The sloping rooftops of the 1,000-foot-tall Emirates Towers float above the rest of the Dubai financial district like looming mountain peaks, but in a city of extravagant architecture they’re easy to miss. The complex’s lobby is just as sleekly anonymous as the exterior, greeting the public with the signature blitz of air conditioning and luxury retail chains that can give Dubai’s entire downtown the feel of an upscale airport terminal. But in the mezzanine-level Starbucks, the mood changes–software engineers in jeans and sneakers gossip about funding rounds and hash out coding snags.
Close by is a wide and winding hallway flanked with conference rooms, exhibit displays, and storefront-like work spaces filled with young people from all backgrounds—the rare working office that seems to invite the curious to come have a look around. “Considering it’s a government office, it’s a very community space,” says Karin Gabriel, program development manager at Dubai Future Accelerators (DFA), a rare amalgam of entrepreneurial hub and government bureaucracy. DFA isn’t even really an accelerator of the type common in Silicon Valley, at least not in the usual sense—”We accelerate government innovation,” as Gabriel puts it.
At DFA, 12 Dubai government entities, including big-ticket state assets like Emirates Airlines, choose among applicants whose technologies could help improve the agency’s services and operations. Selected startups get free travel and accommodation, office space, and a nine-week development course in which they work closely with a government liaison. If things go well, the government agency and the startup sign a memorandum of understanding outlining a future relationship. DFA’s one headline-grabbing success story to date is Hyperloop One, which a program participant that is now exploring the possibility of building a “hyperloop for cargo” at one of Dubai’s government-owned ports. Out of 65 companies that have completed the program, which started last year, some 74% have signed memoranda of understanding.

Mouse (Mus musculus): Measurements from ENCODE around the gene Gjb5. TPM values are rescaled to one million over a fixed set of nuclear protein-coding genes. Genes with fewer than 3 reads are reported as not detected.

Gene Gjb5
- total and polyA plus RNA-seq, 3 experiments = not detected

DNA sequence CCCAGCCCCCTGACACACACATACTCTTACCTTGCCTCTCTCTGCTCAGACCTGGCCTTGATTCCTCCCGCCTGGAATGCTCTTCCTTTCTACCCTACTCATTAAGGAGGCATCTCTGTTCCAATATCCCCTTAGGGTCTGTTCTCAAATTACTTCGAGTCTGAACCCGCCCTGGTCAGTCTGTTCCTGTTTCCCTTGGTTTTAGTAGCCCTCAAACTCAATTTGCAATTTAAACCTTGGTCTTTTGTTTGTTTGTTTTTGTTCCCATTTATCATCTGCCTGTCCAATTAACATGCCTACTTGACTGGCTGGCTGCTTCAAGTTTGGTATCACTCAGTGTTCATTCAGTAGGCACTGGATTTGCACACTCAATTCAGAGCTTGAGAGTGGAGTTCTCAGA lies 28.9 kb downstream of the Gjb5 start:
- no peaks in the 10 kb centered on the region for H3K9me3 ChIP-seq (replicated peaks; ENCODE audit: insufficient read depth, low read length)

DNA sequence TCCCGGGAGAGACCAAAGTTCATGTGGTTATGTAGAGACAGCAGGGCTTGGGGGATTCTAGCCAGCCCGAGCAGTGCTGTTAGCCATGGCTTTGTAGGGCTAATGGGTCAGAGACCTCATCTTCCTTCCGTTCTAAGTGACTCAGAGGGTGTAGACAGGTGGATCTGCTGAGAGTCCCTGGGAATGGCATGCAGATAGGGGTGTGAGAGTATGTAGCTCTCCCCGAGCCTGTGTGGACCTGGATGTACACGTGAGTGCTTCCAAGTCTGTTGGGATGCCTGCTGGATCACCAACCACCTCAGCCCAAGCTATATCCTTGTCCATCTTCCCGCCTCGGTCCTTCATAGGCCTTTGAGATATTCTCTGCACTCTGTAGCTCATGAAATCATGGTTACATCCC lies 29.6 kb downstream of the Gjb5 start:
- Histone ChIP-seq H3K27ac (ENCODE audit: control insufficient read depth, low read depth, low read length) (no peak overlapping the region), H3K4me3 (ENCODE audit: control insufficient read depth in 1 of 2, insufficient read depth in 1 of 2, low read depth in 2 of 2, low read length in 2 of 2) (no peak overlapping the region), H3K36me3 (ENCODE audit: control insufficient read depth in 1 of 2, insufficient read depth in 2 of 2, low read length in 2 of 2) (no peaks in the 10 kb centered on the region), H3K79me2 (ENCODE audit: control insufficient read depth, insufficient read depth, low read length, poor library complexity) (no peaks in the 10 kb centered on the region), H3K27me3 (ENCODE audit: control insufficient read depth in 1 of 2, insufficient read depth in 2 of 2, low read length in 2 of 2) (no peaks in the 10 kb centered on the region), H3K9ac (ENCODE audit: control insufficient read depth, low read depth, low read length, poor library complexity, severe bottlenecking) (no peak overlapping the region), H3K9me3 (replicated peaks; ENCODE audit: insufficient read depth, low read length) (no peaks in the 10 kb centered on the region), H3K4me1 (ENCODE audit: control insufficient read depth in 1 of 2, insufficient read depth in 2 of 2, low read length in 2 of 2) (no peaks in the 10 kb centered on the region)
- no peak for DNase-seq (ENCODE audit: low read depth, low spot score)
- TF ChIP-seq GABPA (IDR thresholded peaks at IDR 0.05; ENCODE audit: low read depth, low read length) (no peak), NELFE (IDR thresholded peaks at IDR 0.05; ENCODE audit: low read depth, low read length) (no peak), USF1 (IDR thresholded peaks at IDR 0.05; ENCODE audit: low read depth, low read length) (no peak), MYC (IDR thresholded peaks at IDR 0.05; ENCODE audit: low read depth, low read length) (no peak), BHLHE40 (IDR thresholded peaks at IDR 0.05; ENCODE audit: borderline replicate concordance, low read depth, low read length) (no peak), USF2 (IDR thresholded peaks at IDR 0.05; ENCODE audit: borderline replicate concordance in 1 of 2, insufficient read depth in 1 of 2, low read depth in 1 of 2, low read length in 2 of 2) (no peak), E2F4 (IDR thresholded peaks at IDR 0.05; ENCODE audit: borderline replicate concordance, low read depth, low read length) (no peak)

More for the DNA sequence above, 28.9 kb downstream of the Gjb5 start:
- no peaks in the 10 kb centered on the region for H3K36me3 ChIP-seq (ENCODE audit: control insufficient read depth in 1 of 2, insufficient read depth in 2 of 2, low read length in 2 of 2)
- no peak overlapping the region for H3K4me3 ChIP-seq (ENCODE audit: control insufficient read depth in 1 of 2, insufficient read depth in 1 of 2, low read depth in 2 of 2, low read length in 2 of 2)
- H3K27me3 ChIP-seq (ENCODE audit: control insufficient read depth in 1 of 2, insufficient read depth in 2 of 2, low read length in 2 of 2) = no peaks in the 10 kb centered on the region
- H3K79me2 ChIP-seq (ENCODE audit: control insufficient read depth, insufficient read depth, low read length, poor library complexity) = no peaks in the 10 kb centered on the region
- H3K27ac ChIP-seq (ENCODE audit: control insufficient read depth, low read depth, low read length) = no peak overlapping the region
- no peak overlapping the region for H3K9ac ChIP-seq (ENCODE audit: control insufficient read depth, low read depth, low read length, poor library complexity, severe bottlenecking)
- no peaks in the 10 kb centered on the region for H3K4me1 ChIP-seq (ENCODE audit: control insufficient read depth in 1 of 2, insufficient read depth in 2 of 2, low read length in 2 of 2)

Ata Ghofrani’s company, Houston-based MistBox, builds a small device that regulates the temperature of the cooling units inside of air conditioners, increasing the system’s energy efficiency. In Dubai, which would be unlivable without air conditioning, the city’s electricity utility quickly recognized the technology’s uses. As a DFA participant, Ghofrani got to meet with a government official each week, and scored a sit-down with the utility company’s director general. “Outside the accelerator, we wouldn’t have taken the leap of just setting up an international office and seeing what’s up,” says Ghofrani. Thanks to DFA, MistBox laid the groundwork for its first foreign office and finalized an MoU with the Dubai government, giving it a crucial opportunity to prove its technology can work at scale.
DFA’s model is different from just about every accelerator in the U.S., but it helps reveal why Dubai is emerging as a startup hub. According to the market intelligence firm CBInsights, startup investment in the UAE surpassed $1 billion in 2016, a year which also saw a 45% increase in the number of privately owned startups that received equity funding in the country.